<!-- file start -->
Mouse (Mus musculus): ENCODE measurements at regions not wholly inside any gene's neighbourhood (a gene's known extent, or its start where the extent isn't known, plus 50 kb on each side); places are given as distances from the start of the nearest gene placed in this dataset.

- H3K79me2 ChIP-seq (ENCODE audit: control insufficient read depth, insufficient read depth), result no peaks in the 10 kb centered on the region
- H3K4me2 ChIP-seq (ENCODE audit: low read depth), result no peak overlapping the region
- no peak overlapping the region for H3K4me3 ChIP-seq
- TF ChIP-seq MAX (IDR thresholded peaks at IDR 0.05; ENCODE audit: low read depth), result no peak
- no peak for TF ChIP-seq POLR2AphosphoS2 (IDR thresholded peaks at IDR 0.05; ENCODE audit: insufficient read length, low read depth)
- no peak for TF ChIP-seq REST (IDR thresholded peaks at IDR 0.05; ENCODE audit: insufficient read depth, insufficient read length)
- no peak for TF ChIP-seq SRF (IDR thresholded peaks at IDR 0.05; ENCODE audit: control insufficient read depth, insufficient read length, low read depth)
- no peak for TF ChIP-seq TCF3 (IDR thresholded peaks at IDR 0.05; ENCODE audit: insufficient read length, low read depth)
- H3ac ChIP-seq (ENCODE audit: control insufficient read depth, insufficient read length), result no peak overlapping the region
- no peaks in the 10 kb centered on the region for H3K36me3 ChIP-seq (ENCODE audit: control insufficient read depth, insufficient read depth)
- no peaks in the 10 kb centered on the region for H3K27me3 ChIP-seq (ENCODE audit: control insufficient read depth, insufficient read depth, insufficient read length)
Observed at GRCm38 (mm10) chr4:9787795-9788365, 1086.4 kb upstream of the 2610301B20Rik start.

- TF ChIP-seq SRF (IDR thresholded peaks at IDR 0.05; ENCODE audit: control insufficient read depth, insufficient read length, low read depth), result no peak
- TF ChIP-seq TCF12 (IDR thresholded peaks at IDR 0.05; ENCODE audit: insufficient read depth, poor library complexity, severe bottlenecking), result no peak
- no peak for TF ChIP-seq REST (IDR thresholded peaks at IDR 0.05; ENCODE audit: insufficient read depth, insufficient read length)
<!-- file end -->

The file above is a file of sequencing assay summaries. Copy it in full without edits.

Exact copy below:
Mouse (Mus musculus): ENCODE measurements at regions not wholly inside any gene's neighbourhood (a gene's known extent, or its start where the extent isn't known, plus 50 kb on each side); places are given as distances from the start of the nearest gene placed in this dataset.

- H3K79me2 ChIP-seq (ENCODE audit: control insufficient read depth, insufficient read depth), result no peaks in the 10 kb centered on the region
- H3K4me2 ChIP-seq (ENCODE audit: low read depth), result no peak overlapping the region
- no peak overlapping the region for H3K4me3 ChIP-seq
- TF ChIP-seq MAX (IDR thresholded peaks at IDR 0.05; ENCODE audit: low read depth), result no peak
- no peak for TF ChIP-seq POLR2AphosphoS2 (IDR thresholded peaks at IDR 0.05; ENCODE audit: insufficient read length, low read depth)
- no peak for TF ChIP-seq REST (IDR thresholded peaks at IDR 0.05; ENCODE audit: insufficient read depth, insufficient read length)
- no peak for TF ChIP-seq SRF (IDR thresholded peaks at IDR 0.05; ENCODE audit: control insufficient read depth, insufficient read length, low read depth)
- no peak for TF ChIP-seq TCF3 (IDR thresholded peaks at IDR 0.05; ENCODE audit: insufficient read length, low read depth)
- H3ac ChIP-seq (ENCODE audit: control insufficient read depth, insufficient read length), result no peak overlapping the region
- no peaks in the 10 kb centered on the region for H3K36me3 ChIP-seq (ENCODE audit: control insufficient read depth, insufficient read depth)
- no peaks in the 10 kb centered on the region for H3K27me3 ChIP-seq (ENCODE audit: control insufficient read depth, insufficient read depth, insufficient read length)
Observed at GRCm38 (mm10) chr4:9787795-9788365, 1086.4 kb upstream of the 2610301B20Rik start.

- TF ChIP-seq SRF (IDR thresholded peaks at IDR 0.05; ENCODE audit: control insufficient read depth, insufficient read length, low read depth), result no peak
- TF ChIP-seq TCF12 (IDR thresholded peaks at IDR 0.05; ENCODE audit: insufficient read depth, poor library complexity, severe bottlenecking), result no peak
- no peak for TF ChIP-seq REST (IDR thresholded peaks at IDR 0.05; ENCODE audit: insufficient read depth, insufficient read length)